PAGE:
With a title that’s almost as lazy as its script, “Stuber” is a lackadaisical attempt at a “woke” buddy-cop comedy that just can’t figure out how to fuse together its story with the message it is trying to promote.
Stu (Kumail Nanjiani) is a part-time Uber driver — get it? Stu + Uber? — and employee at a sporting goods store where his boss takes constant verbal, at times racist, shots at him. His only bright spots are small, in-between moments where his friend and future business partner Becca (Betty Gilpin) leans on him for comfort whenever she breaks up with whatever meathead boyfriend she has at the moment.
Just when it feels like he might finally be able to connect with Becca and tell her how he really feels, Stu picks up passenger Vic (Dave Bautista), an angry cop who is recovering from Lasik surgery but refuses to let his blurred vision stop him from solving his former partner’s murder. He bullies Stu into driving him all over Los Angeles, hitting up male strip clubs, veterinary hospitals, and other random locations to chase the drug dealer (Iko Uwais, “The Raid”) he suspects is not only his partner’s killer but also the kingpin behind a drug that is filling the streets of L.A.
Watch Video: Dave Bautista and Kumail Nanjiani Have the Uber Ride of Their Lives in 'Stuber' Trailer (Video)
Though the story tries to take on toxic masculinity throughout the film, Tripper Clancy’s script frequently loses focus and concentrates too much on lazy jokes, rendering the message very muddled and ultimately confused. Only towards the final few minutes of the film does that message become clear, and only because it was spoken out loud by the two lead characters. And though “Stuber” does facetiously try to point out the failings of toxic masculinity, the jokes at times rely on homophobic quips which demean the intent entirely.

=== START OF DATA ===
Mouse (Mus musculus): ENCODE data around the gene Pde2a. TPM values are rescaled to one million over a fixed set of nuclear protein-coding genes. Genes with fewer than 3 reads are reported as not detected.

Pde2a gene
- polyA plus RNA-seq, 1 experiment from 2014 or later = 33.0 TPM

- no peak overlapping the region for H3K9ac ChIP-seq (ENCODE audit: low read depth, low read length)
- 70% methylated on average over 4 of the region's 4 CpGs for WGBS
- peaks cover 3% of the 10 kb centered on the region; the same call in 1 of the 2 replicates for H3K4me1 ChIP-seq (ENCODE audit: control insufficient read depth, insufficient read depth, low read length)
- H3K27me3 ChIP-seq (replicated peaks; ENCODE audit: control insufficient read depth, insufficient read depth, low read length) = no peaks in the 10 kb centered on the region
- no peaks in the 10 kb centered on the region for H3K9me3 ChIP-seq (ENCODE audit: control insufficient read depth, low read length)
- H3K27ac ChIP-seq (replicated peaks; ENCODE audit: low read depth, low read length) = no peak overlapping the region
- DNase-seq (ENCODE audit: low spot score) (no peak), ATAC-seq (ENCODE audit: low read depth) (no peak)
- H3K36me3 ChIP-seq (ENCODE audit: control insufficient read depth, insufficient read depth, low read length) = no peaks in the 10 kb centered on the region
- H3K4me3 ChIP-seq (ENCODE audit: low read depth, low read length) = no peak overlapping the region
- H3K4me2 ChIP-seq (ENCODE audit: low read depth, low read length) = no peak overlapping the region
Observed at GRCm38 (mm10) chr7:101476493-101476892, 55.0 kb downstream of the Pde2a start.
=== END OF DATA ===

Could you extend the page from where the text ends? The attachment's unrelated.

The women are secondary, so thinly conceived that you almost wonder why they are even there. The principal female characters — Natalie Morales as Vic’s artist daughter, and Gilpin’s kooky small business owner — might have small arcs of their own, but instead of joining the men to form one cohesive plot, they exist in their own sideline narratives, never given their own chance to shine or to be part of the main story.
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It’s telling that the lines that actually land were improvised by the actors and not written by Clancy, and had director Michael Dowse (“Goon”) given those scenes and comedic arcs more focus, perhaps “Stuber” would have been naturally funnier. It’s a shame to waste comedic talents like Nanjiani and Bautista, two very different performers who have nonetheless proven their comedic and dramatic abilities in better films. Aside from not giving Gilpin or Morales more moments to shine, and some rather questionable choices in edits, that is perhaps Dowse’s most flagrant error.
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The production design outshines the film in several measures. It integrates technology like Facetime and Uber to create an essential sense of “now” that the film needs to exist. And as a native Angeleno, I completely believed that the landscape was that of Los Angeles and not Atlanta, where it was actually filmed. The film manages to capture that very L.A.-like quality of a diverse, large community that’s spread out and on the move but is woven together by apps, iPhones, and yes, rideshare services.